Tech companies this week railed against President Trump’s immigration ban on seven mostly Muslim countries. Taking to blogs, social media, and even protesting in person, tech leaders claimed the immigration bans not only defy the very foundation of the United States, but from a practical point of view, the bans reduce the tech talent pool.
Now, tech companies face another attack from Washington on their businesses: changes to the H-1B visa process.
The H-1B visa system began in 1991. It currently permits a maximum of 85,000 visas to be granted annually for a period of three years, with three-year renewals possible. The minimum H-1B salary of $60,000 is unchanged since 1991.
A group of Goldman Sachs analysts prepared a report “The H-1B Visa Debate: A Global FAQ for Investors” where they write, “We estimate that 900,000 to 1 million H-1B visa holders currently reside in the U.S. While H-1B visa holders comprise only 0.6-0.7 percent of total U.S. jobs, we estimate they comprise about 12-13 percent of tech related jobs.”
The H-1B visa program paves the way for the majority of highly-skilled workers from other countries to work in the U.S. The visas are doled out through a lottery system, and there are usually about three times as many applicants as there are visas. Many foreign workers eventually apply for green cards to work permanently in the U.S.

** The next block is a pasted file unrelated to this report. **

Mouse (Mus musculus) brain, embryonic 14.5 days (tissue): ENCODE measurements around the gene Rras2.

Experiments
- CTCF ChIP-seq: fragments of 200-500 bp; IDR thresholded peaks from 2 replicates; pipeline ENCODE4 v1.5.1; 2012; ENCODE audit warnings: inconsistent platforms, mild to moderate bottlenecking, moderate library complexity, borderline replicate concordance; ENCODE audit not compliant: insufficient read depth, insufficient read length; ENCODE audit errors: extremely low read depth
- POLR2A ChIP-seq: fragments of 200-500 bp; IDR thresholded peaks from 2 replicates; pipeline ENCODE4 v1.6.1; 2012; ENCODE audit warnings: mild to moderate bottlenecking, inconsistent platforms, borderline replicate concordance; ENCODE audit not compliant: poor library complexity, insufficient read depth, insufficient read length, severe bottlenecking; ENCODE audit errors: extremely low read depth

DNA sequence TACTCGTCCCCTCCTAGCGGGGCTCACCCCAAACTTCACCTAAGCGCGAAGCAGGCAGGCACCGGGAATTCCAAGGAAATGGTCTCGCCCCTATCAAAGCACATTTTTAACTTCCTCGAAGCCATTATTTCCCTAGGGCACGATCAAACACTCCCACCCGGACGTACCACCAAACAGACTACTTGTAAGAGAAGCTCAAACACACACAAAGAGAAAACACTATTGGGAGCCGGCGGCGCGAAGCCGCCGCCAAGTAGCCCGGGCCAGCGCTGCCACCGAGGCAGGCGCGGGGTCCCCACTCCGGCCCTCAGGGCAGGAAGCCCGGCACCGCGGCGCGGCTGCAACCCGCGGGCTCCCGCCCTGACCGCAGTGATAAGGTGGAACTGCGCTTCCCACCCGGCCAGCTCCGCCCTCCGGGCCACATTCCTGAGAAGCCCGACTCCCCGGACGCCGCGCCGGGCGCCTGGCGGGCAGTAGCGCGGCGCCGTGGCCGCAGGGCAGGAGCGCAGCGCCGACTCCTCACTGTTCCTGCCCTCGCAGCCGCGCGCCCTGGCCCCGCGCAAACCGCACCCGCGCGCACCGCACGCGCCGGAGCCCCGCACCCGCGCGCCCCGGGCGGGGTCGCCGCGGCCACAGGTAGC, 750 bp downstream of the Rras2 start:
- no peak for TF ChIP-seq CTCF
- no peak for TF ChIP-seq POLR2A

But there have been a lot of complaints that the H-1B visa program allows tech companies to hire cheaper foreign workers rather than pay higher wages for U.S. engineers.
Now, bi-partisan leaders in Congress have introduced new legislation that could change the popular visa program. Sen. Chuck Grassley (R-Iowa) and Sen. Dick Durbin (D-Illinois) introduced legislation in January that they say would modify wage requirements for visa holders and require that students educated in the United States receive preference for an H-1B visa.
And Representatives Darrell Issa (R-Calif.) and Scott Peters (D-Calif.) introduced legislation that would raise the salary requirement for the H-1B positions to $100,000 per year.
Finally, Rep. Zoe Lofgren (D-Calif.) introduced legislation that would raise the salary requirement to about $130,000 per year.
The Goldman Sachs analysts say that changes to the system would result in higher wages for U.S. tech workers, with higher labor costs for tech companies.
Changes in the Wind
“Even though H-1B visas are intended to fill labor shortages for skilled labor, there have been reported incidents (and subsequent investigations) of companies such as Disney and Southern California Edison that have allegedly laid off hundreds of employees and replaced them with foreign workers brought to the U.S. by outsourcing firms,” says the Goldman Sachs report.
Indeed, abuses by IT outsourcing companies may cost other tech companies big time.
Research from Computerworld (and cited in the Goldman report) found that in 2014, the top users of H-1B visas were all consulting and outsourcing companies, including Tata Consultancy (7,149 visas), Cognizant (5,228 visas), Infosys (4,022 visas), and Wipro (3,246 visas).